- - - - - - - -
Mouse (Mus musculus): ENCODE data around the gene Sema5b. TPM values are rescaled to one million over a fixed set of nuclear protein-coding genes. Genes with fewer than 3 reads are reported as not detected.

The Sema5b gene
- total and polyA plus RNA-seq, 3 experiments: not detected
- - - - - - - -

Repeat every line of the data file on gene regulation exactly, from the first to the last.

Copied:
Mouse (Mus musculus): ENCODE data around the gene Sema5b. TPM values are rescaled to one million over a fixed set of nuclear protein-coding genes. Genes with fewer than 3 reads are reported as not detected.

The Sema5b gene
- total and polyA plus RNA-seq, 3 experiments: not detected